Janssen Sciences Ireland UC, one of the Janssen Pharmaceutical Companies of Johnson & Johnson (Janssen), announced results for its hepatitis C treatment simeprevir at The International Liver Congress™ 2015.
New data for simeprevir comfirms its efficacy when combined with sofosbuvir
“The new data for simeprevir presented at The International Liver Congress™ confirms its efficacy when combined with sofosbuvir in an all-oral, ribavirin-free regimen for HCV patients, including those who are treatment-naïve and treatment-experienced, both with and without cirrhosis,” said Gaston Picchio, hepatitis disease area leader, Janssen. “These data further demonstrate the role of simeprevir within the HCV treatment landscape, as it provides patients with an important therapeutic option.”
The results from the OPTIMIST-1 and OPTIMIST-2 trials are the first Phase 3 data to be presented on simeprevir in combination with sofosbuvir (SMV/SOF) in patients with genotype 1 chronic HCV infection, both with and without cirrhosis. Sofosbuvir is a nucleotide analog NS5B polymerase inhibitor developed by Gilead Sciences, Inc.
OPTIMIST-1 was a Phase 3, randomised, open-label trial to investigate the efficacy and safety of the all-oral regimen of SMV/SOF among treatment-naïve and treatment-experienced genotype 1 chronic HCV-infected patients without cirrhosis. The primary objective was to show superior sustained virologic response (SVR) at 12 weeks after treatment (SVR12) with 12 and eight weeks of treatment with SMV/SOF versus a historical control. 97% of patients treated with SMV/SOF for 12 weeks (n=150/155) achieved SVR12, which was superior to the SVR12 rate of 87% among the historical control. SVR12 rates of 100% were seen among patients with IL28B CC genotype (n=43/43) and those with baseline NS5A and NS3 Q80K polymorphisms (n=9/9). Patients treated with eight weeks of SMV/SOF achieved an SVR12 rate of 83% (n=128/155), which was not superior to the SVR12 rate of 83% in the historical control.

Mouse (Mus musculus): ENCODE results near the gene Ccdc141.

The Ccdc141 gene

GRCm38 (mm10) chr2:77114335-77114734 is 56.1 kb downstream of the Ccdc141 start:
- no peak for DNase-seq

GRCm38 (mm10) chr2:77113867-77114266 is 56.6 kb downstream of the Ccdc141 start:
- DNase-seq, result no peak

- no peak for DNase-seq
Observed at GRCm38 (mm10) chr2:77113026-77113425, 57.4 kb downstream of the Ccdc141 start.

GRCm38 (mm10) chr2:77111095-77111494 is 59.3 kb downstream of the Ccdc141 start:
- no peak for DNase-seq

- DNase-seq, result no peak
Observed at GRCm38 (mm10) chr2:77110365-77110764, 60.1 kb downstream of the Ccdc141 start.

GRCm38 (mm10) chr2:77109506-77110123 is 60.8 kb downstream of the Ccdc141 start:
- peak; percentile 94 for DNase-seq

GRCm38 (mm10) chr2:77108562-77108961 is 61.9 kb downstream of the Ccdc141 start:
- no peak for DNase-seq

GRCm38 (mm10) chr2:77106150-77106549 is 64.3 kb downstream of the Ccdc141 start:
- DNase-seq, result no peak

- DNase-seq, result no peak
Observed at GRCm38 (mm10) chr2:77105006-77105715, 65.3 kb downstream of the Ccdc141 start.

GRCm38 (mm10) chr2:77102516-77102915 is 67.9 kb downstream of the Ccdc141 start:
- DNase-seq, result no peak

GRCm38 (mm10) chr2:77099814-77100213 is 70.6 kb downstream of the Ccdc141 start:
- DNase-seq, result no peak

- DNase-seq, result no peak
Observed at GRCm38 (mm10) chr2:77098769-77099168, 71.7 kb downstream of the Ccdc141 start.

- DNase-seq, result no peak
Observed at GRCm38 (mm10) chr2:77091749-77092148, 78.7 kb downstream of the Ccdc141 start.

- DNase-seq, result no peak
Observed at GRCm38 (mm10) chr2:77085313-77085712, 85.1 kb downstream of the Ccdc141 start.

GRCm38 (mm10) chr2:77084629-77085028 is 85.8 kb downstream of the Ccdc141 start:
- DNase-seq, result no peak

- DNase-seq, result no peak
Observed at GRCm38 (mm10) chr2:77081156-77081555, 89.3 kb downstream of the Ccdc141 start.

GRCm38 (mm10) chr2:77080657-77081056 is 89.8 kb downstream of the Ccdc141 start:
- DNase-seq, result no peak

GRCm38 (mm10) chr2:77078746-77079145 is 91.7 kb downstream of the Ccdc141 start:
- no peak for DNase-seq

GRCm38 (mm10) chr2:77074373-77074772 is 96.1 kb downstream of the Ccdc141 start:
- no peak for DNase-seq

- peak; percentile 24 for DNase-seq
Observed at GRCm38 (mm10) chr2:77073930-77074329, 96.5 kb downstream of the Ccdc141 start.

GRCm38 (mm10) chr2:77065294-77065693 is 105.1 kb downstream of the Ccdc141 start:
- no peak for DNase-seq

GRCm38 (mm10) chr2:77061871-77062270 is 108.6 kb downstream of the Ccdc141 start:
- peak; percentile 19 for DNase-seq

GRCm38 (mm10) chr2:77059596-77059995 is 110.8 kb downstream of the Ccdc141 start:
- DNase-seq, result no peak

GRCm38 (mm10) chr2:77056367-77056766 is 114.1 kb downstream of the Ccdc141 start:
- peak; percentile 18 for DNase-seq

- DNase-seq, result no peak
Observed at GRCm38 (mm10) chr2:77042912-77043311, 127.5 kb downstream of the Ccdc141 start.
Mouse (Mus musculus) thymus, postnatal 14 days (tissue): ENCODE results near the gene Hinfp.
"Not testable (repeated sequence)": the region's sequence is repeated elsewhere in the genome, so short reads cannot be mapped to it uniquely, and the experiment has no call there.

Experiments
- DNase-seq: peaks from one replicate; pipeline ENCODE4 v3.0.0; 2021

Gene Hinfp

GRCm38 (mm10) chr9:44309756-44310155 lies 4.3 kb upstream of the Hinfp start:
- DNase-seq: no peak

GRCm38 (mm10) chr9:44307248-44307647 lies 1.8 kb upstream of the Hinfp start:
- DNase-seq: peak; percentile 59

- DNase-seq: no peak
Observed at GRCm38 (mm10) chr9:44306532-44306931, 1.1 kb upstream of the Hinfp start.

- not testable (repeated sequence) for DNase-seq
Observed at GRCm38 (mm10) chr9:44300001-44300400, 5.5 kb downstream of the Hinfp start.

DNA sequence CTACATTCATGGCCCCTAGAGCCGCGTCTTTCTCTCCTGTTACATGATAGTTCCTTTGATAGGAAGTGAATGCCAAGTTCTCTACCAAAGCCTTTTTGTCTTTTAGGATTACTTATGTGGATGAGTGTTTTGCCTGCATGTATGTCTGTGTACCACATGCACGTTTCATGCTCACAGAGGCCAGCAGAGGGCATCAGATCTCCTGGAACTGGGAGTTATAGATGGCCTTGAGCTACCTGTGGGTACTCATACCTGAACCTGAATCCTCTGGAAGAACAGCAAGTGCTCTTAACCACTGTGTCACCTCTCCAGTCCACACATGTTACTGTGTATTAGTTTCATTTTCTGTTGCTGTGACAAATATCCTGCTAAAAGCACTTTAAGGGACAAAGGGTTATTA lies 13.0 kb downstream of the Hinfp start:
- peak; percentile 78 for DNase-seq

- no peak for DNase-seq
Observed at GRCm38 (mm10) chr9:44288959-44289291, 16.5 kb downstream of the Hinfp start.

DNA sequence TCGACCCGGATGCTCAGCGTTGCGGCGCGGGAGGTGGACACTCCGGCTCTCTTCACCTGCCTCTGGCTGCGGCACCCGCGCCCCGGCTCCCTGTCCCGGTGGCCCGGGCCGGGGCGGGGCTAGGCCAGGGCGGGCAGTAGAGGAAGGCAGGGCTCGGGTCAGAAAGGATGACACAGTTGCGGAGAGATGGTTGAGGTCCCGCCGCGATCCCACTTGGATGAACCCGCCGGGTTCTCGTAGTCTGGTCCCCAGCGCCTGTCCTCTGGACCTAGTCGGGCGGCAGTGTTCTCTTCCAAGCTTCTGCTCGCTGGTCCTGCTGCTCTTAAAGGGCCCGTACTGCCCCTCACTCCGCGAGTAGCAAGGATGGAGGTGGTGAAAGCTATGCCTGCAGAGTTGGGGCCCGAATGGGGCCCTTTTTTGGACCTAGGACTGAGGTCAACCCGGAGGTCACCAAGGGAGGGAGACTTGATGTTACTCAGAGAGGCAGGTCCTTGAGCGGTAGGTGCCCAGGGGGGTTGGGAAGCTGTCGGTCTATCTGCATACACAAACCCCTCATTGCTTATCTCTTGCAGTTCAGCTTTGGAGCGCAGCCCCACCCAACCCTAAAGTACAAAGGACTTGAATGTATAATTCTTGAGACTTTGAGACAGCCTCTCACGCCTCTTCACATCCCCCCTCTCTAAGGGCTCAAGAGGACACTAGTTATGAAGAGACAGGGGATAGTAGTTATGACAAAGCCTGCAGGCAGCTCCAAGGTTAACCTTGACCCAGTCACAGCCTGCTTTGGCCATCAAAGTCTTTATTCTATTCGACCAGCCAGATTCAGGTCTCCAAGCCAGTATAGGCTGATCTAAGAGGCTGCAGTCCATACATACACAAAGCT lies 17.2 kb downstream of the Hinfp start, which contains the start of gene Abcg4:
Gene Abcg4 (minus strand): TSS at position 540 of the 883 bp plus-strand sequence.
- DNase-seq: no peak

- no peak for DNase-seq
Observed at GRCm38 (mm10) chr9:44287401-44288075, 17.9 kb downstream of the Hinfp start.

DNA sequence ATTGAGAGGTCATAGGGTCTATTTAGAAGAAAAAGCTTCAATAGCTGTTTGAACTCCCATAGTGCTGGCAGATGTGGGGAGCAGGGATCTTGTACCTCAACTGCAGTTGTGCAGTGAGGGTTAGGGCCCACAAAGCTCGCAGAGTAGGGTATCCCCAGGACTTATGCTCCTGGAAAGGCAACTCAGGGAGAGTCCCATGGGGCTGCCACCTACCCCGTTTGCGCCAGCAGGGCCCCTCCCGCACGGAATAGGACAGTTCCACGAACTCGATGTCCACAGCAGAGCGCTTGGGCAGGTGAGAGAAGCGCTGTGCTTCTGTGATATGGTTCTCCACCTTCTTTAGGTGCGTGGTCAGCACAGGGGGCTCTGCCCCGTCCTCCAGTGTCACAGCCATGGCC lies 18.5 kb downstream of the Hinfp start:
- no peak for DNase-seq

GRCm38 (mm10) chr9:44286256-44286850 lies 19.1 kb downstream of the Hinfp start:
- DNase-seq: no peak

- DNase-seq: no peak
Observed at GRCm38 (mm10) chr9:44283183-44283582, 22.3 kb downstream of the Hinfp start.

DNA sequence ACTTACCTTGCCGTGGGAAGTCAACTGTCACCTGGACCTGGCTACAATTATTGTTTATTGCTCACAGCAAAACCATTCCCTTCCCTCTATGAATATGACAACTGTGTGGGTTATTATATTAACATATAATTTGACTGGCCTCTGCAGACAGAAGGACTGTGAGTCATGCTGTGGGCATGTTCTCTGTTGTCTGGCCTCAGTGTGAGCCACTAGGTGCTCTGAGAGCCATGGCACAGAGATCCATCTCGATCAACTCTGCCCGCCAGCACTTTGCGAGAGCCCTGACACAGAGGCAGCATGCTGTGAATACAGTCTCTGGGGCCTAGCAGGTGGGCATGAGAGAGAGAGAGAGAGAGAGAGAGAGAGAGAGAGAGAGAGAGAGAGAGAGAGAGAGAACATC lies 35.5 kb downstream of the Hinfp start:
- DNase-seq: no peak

OPTIMIST-2 study demonstrates safety and efficacy of simeprevir and sofosbuvir for genetype 1 chronic HCV patients with cirrhosis
OPTIMIST-2 was a Phase 3, open-label, single-arm trial to investigate the efficacy and safety of SMV/SOF in treatment-naïve and treatment-experienced genotype 1 chronic HCV-infected patients with cirrhosis. The primary objective was to show superior SVR12 with twelve weeks of treatment with SMV/SOF versus a historical control. Twelve weeks of treatment with SMV/SOF resulted in SVR12 rates of 84% (n=86/103), which was superior to the SVR12 rate of 70% in the historical control. Higher SVR12 rates were seen in patients with baseline NS5A polymorphisms with or without NS3 Q80K polymorphisms (100%, n=13/13), patients with albumin ≥4 g/dL (94%; n=47/50) and treatment-naïve patients (88%; n=44/50).
The most common adverse events in both studies were fatigue, headache and nausea.
“Chronic HCV infection is a leading cause of cirrhosis, and once it is developed, these patients can be very difficult to cure. The results of the OPTIMIST-2 study demonstrate the safety and efficacy of the all-oral regimen of simeprevir and sofosbuvir for genotype 1 chronic HCV patients with cirrhosis,” said Eric Lawitz, Texas Liver Institute, principal investigator of the OPTIMIST-2 study.